OUR VIEW: Whose business is the Gateway?

It’s pretty safe to say that what happens there will have an impact on Sidney’s neighbours — and not just North Saanich.

Sidney taxpayers would be wise not to tell their neighbours in North Saanich to shove off, when it comes to the ongoing debate over the future of a tract of land being eyed for a 100,000 square foot commercial development.

The proposed Sidney Gateway, touted by the Victoria Aiport Authority and development company Omicron, does fall within the boundaries of the Town of Sidney. It is, however, only meters away from Sidney’s border with the District of North Saanich.

It’s pretty safe to say that what happens there will have an impact on Sidney’s neighbours — and not just North Saanich.

There has been a minor refrain coming out of a pair of public meetings on the issue, as well as in recent letters to the editor. Simply put, some Sidney residents — no matter on what side of the issue they fall — want people from North Saanich to butt out — to take their concerns and keep them within their own boundaries.

The Gateway project does fall within the Town of Sidney. And rightly or wrongly, some Sidney residents feel they will be the ones to pay for it in some form.

That said, does it give people the right to say to their neighbours, “mind your own business?”

No.

The two communities have had a co-operative relationship for years. It’s commonly held that North Saanich maintains its rural nature, while feeding its need for groceries and goods by turning to its more commercialized neighbour, Sidney.

It’s a relationship that extends to a certain degree to Central Saanich as well and in a variety of areas, most notably, sewage treatment.

North Saanich residents certainly make up a significant amount of the retail customers in Sidney already. There may be the potential for more of them — as well as the thousands of people who work in the North Saanich controlled portions of the industrial areas and airport — to stop in Sidney to spend their hard-earned dollars should the Gateway proceed.

Residents in Sidney who feel like their elected officials don’t listen to their concerns, should think twice about giving their neighbours what amounts to the same thing.

Sidney residents and local leaders may tell people in North Saanich to keep their noses out of it — citing they do not pay taxes in the town and that they cannot cast a vote.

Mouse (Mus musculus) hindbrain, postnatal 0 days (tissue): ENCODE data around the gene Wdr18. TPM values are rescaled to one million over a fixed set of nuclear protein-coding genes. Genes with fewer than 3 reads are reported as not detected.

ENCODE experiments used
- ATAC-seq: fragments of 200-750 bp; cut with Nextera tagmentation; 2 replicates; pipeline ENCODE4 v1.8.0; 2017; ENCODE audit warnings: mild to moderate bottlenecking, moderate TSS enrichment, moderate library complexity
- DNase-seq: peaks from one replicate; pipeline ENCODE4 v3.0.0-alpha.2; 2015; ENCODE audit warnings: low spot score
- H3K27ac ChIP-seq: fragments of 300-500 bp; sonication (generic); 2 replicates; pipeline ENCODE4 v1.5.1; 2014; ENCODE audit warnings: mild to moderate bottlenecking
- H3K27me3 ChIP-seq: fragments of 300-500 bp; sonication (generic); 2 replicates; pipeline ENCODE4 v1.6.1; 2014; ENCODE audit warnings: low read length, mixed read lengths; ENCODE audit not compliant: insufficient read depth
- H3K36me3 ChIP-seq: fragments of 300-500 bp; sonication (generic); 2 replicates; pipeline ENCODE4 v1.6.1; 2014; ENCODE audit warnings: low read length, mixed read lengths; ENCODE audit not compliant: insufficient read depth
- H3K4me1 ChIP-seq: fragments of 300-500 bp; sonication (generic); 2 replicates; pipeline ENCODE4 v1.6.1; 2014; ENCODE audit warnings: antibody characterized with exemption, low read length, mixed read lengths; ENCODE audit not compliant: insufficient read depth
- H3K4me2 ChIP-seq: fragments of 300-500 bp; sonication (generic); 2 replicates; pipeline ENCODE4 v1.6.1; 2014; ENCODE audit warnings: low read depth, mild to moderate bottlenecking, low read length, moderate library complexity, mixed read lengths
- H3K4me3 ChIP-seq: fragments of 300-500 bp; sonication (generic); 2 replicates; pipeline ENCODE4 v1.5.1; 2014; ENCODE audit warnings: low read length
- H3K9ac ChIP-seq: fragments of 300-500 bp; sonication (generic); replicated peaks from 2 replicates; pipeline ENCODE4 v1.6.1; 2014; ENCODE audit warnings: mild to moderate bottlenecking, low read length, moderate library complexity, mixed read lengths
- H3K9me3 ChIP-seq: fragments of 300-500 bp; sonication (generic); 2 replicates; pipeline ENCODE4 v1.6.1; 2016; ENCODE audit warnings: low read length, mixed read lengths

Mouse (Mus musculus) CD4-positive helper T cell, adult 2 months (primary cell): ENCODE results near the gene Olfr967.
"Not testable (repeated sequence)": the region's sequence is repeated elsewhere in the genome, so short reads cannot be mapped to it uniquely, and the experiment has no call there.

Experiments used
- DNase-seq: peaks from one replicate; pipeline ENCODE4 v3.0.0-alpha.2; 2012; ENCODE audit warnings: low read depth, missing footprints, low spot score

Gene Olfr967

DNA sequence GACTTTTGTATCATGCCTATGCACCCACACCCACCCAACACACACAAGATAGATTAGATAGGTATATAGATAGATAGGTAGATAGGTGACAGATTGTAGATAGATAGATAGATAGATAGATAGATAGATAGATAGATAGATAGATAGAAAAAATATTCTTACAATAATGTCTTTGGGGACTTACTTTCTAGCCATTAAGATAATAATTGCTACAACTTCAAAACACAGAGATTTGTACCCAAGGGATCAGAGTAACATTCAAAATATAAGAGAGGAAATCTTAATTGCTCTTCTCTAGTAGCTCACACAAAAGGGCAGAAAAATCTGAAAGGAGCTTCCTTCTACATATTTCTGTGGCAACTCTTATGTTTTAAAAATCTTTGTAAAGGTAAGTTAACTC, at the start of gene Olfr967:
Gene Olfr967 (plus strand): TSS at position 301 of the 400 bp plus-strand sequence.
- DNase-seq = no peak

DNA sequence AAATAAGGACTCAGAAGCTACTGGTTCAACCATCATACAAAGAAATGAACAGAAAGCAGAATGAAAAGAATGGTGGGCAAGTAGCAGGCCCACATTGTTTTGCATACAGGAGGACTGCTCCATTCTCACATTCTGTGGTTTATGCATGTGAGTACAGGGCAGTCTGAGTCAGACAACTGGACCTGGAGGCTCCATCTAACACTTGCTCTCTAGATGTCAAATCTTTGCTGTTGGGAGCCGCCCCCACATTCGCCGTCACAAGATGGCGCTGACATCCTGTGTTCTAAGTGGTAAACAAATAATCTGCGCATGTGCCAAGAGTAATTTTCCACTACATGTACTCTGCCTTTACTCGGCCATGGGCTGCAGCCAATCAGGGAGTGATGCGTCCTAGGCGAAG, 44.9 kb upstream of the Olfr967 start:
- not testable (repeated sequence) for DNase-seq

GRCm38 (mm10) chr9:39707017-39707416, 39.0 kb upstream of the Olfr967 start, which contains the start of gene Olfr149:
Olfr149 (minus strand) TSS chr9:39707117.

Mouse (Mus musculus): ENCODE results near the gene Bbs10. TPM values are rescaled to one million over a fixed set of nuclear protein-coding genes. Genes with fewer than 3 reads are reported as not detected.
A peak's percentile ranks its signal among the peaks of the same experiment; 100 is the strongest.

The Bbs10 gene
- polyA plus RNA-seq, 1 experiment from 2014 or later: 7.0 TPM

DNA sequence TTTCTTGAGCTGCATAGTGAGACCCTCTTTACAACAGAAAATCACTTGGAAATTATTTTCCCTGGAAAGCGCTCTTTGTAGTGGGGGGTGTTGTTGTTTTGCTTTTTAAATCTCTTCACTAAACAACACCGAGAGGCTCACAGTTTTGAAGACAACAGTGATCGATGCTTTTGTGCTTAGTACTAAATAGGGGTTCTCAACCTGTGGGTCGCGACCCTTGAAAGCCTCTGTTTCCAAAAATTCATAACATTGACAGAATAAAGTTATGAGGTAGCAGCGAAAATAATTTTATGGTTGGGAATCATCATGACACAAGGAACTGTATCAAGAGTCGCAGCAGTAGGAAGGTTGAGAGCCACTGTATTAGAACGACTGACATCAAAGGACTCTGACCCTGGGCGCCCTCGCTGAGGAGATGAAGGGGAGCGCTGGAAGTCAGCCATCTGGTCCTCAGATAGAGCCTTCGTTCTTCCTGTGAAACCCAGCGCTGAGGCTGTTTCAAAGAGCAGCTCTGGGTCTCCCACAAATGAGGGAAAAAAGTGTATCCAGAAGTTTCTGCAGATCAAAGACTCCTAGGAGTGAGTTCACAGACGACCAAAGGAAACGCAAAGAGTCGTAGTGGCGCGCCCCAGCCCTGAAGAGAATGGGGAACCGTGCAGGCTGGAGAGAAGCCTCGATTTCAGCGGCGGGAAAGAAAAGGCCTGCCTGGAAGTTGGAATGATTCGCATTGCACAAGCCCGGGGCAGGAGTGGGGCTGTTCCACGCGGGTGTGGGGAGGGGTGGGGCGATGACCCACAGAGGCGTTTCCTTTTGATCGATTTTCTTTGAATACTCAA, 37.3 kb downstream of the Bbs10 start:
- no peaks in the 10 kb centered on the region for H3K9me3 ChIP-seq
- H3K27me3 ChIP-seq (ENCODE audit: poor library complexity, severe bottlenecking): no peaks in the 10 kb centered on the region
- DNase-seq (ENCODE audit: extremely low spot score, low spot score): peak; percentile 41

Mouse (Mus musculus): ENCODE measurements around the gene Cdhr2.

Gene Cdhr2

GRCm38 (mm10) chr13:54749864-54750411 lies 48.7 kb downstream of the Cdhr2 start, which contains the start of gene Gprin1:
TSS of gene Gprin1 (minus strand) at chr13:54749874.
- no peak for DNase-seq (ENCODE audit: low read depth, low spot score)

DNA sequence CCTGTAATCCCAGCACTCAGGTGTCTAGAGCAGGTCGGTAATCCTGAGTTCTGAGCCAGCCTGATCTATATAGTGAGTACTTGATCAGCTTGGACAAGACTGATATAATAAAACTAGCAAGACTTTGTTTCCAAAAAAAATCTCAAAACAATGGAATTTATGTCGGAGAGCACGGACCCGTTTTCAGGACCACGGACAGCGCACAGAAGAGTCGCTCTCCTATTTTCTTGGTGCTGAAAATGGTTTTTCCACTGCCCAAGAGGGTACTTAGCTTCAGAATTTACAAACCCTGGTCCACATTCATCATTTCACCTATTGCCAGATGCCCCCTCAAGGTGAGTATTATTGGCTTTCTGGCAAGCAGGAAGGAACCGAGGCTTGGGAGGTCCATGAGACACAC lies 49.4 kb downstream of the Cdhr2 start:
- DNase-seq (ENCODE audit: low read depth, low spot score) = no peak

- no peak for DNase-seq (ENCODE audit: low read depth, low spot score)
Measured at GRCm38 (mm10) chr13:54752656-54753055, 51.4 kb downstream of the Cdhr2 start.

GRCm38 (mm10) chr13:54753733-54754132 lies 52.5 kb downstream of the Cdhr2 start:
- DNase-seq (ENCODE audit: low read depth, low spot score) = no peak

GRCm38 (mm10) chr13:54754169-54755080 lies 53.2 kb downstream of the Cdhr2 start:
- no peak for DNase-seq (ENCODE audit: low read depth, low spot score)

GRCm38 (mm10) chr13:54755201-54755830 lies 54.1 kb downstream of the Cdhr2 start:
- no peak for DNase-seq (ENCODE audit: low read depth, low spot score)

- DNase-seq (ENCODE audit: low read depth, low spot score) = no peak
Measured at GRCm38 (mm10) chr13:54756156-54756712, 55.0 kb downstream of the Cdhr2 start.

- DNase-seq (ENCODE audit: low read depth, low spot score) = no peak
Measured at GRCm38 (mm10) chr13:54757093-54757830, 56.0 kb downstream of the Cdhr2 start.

They can however, vote with their feet.

Making them feel unwanted could simply drive them to shop elsewhere.

Just Posted

Peninsula Streams needs volunteers

Program addresses the scourge of plastics in the ocean

Three suspicious fires in Saanich under investigation

Saanich Fire are currently investigating three suspicious spot-fires in Saanich’s Panama Flats… Continue reading

Short trip to car-free Sidney Spit offers camping, beaches, hikes

Sidney Spit is part of B.C.’s Gulf Islands National Park Reserve, a protected marine ecosystem

Woodwynn Farms sold to B.C. government

Therapeutic-recovery community is the goal, but no on-site housing planned

Heat warning issued for Vancouver Island

Temperatures expected to cool down later this week

VIDEO: Visual recap of Vancouver Island MusicFest

Walk Off The Earth, Passenger, Arlo Guthrie among highlights

Trudeau’s youth council divided over Trans Mountain pipeline purchase

A letter signed by 16 past and present members was made public today, asking the federal government to reverse course

Hulk Hogan reinstated into wrestling Hall of Fame

Hogan had used racial slurs caught on video when talking about his daughter sleeping with a black man

Island wide crime spree leads to multiple charges against Cowichan Valley resident

Social Media and citizens of the North Island played a big role in solving the case.

‘Lava bomb’ through roof of tour boat injures 22 in Hawaii

“An explosion occurred near the shoreline hurling hot lava rocks towards the boat and injuring several passengers”

B.C. teen meets Nicolas Cage

Filming mob movie in downtown Vernon, B.C.

Critics claim Trump “defended a tyrant”

Trump questions US intel, not Putin, on Russia 2016 meddling

B.C. MLAs choose new children’s watchdog

Jennifer Charlesworth has worked in government, social services

Most Read